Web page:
Stalin used to call members of the Soviet Communist Party who questioned the
party's core ideological beliefs as Revisionists. He used to expel them from the party and have them jailed for anti-party and anti-state activities. They used to become
non-persons--no more heard or seen or spoken or written about. They just disappeared from public view and the pages of history.
Revisionism was seen as a serious crime against the party and the state. Many critics of the party and the state controlled by the party just disappeared from public view after they were branded as revisionists. We saw this happen in the erstwhile USSR, the former Communist States of Eastern Europe, China, North Korea and Cuba.
We are seeing this happening today in democratic India in the Bharatiya Janata Party (BJP). In the eyes of the BJP leadership, Jaswant, Singh, former external affairs and finance minister and a senior leader of the party, has been guilty of revisionism for reportedly projecting Mohammad Ali Jinnah, who played an active role for the creation of Pakistan, in a positive light and for questioning some of the conventional historical wisdom regarding the role of Vallabh Bhai Patel, who was deputy Prime Minister and home minister under Jawaharlal Nehru for some years after India became independent in 1947.
Jaswant Singh has been unceremoniously thrown out of the party in a humiliating manner because large sections of Hindutva opinion were outraged by his positive projection of Jinnah and by his analysis of the role of Patel. Fortunately, the BJP is not in power. Even if it is, Indian democracy and public opinion will not tolerate a political leader or any other individual being harassed for his political views.
Fortunately again, in this modern age of mushrooming TV channels and a vigorous and irreverent print media, no state or no party--whether communist or non-communist--can render a revisionist a non-person any longer. Instead of becoming a non-person, the revisionist Jaswant Singh has already become even more well known than earlier--not only in India, but also in the rest of the world--thanks to the unwise action of the BJP leadership, which would have made Stalin proud of them.
I have not read his book. Nor extracts from it in any print media. I only saw his interview by Karan Thapar [Part I, Part II]. I would have expected Karan to question Jaswant Singh in some detail on his research, including his sources, on the basis of which he came to his revisionist conclusions. Karan didn't. No one has gone into his research methodology. As a result, one does not know how well-founded is his analysis of the pre-1947 political events in the sub-continent, which led to the Partition.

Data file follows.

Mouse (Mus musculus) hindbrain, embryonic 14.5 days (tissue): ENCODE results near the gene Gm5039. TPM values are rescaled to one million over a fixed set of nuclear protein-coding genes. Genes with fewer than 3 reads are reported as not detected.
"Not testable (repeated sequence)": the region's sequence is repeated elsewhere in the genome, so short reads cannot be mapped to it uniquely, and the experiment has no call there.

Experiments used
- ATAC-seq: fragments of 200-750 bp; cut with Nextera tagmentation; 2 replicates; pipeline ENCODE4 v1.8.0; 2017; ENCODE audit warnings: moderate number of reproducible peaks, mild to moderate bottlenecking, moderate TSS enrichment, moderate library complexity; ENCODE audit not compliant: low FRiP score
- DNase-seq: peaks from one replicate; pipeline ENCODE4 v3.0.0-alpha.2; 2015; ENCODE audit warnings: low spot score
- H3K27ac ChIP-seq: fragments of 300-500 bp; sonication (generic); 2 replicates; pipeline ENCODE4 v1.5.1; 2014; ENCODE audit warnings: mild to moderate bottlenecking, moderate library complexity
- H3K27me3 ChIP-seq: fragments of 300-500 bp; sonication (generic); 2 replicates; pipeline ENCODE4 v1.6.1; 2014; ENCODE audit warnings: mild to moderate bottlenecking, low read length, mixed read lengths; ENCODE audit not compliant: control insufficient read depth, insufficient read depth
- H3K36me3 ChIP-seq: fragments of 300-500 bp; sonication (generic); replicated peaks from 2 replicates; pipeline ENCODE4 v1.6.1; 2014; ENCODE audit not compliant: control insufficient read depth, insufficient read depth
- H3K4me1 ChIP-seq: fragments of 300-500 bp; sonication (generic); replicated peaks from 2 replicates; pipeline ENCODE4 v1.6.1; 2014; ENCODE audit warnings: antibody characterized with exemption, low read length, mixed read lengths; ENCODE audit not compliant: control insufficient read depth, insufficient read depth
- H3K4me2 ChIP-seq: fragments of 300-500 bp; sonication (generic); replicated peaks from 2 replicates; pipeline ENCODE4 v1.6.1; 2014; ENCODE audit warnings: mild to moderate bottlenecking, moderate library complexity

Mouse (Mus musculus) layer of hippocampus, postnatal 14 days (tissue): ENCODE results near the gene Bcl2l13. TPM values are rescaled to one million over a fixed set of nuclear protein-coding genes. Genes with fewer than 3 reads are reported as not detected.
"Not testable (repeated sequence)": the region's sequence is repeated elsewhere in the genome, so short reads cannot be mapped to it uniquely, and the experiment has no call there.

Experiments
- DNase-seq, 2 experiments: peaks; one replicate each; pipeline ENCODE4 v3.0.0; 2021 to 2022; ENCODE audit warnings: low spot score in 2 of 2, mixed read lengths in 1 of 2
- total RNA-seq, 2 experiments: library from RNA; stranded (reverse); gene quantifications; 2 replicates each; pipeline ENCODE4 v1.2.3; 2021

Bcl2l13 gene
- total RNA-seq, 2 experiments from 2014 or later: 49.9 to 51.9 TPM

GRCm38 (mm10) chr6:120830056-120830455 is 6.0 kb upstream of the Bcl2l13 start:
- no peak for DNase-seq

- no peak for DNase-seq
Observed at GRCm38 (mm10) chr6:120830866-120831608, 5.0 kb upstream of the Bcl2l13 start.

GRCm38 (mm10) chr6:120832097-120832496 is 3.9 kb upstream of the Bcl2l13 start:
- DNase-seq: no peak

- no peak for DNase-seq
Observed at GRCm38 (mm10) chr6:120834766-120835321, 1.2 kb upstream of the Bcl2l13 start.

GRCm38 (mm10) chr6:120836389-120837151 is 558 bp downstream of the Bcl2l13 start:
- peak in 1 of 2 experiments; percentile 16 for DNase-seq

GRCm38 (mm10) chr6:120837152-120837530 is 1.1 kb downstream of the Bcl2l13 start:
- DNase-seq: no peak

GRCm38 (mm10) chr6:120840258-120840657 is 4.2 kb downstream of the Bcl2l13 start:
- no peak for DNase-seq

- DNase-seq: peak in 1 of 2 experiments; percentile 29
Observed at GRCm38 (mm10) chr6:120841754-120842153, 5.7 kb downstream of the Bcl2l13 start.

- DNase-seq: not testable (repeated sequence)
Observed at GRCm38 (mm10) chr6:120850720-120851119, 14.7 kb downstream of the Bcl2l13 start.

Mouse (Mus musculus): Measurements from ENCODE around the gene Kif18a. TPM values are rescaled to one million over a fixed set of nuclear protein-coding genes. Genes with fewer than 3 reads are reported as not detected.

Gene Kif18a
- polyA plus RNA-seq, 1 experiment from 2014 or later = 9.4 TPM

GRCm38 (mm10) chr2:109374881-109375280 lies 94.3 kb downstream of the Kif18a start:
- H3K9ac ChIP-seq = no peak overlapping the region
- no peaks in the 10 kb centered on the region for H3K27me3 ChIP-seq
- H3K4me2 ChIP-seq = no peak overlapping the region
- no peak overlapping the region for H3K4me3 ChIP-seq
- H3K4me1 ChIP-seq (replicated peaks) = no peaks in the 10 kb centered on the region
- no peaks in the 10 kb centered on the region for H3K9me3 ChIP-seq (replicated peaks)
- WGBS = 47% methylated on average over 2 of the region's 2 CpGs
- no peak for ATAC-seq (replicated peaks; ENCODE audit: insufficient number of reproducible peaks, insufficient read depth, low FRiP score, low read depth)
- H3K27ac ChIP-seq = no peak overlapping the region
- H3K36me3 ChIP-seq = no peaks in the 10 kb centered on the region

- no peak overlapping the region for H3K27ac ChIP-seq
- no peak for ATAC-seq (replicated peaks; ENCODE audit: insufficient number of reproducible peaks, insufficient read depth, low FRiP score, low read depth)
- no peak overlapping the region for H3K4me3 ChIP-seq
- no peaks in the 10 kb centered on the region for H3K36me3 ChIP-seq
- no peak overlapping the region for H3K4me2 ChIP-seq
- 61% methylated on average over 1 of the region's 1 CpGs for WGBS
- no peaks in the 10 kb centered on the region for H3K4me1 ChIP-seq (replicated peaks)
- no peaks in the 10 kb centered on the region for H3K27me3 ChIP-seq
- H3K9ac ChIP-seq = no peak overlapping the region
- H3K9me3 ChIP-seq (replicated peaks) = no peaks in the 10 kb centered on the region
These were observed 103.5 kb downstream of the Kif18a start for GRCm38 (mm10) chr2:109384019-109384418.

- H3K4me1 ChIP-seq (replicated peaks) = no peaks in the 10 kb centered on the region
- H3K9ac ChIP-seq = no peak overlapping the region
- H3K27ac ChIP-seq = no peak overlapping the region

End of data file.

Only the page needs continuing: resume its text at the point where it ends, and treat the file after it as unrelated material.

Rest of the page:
I myself grew up during the independence struggle. Though very young, I was an avid reader of The Hindu. I hardly missed attending the public meetings of Gandhiji, Nehru, Patel , Rajaji and other leaders whenever held in Chennai. My own recollection is that the role of Jinnah was not as positive as reportedly projected by Jaswant Singh and the role of Patel was not as negative as reportedly projected by him.
One can understand the BJP's discomfiture over the book and over the way Jaswant Singh has questioned the conventional wisdom in the party. The right thing for the party would have been to set up a small group of party historians to go into the book and come out with a rejoinder for the education of the party cadres.
Instead, by expelling Jaswant Singh in a humiliating manner and starting a campaign to discredit him, the party has once again exhibited disturbing tendencies reminiscent of those of Stalin and Indira Gandhi and Sanjay Gandhi during the days of the Emergency between 1975 and 1977.
One might ask why I say "once again". Remember the Tehelka episode of 2001 when the BJP was in power at the head of a coalition? Remember the manner in which the Government of India went after the Tehelka company and its chief for organising a sting operation to expose alleged corruption in the government and the BJP? The company was reportedly ruined financially as a result of this campaign. This intolerance of criticism emanating from inside or outside the party has been a disturbing feature of the party. Unless the party leadership does an introspection and rids itself of the negative features of its working, its hopes of returning to power again one day may again be belied.
Another negative feature of the BJP, which has come to the fore after the elections, is the determination of L.K.Advani, its leader, to stick to the chair despite his ripe old age and despite his perceived role in the failure of the Party to win the elections. Contemporary history has many laudable instances of famous leaders graciously bowing out either because their party fared badly in the elections under their leadership or because they wanted to pave the way for a younger leadership to come to the top.
As examples of the former, one can cite John Major of the UK and Abdullah Badawi of Malaysia. Both of them were much younger than Advani, but decided to bow out graciously because their parties did badly in the elections. As examples of the latter, one could cite former Singapore Prime Ministers Lee Kuan-Yew and Goh Chok Tong, who were again much younger than Advani. They graciously bowed out as the Prime Minister in order to pave the way for a younger leadership.
All of them continue to be active as senior mentors in their parties and civil societies, which listen to their views and advice with respect and follow them, when called for. Such grace does not come naturally to the BJP.
B. Raman is Additional Secretary (retd), Cabinet Secretariat, Govt. of India, New Delhi, and, presently, Director, Institute For Topical Studies, Chennai.
For in-depth, objective and more importantly balanced journalism, Click here to subscribe to Outlook Magazine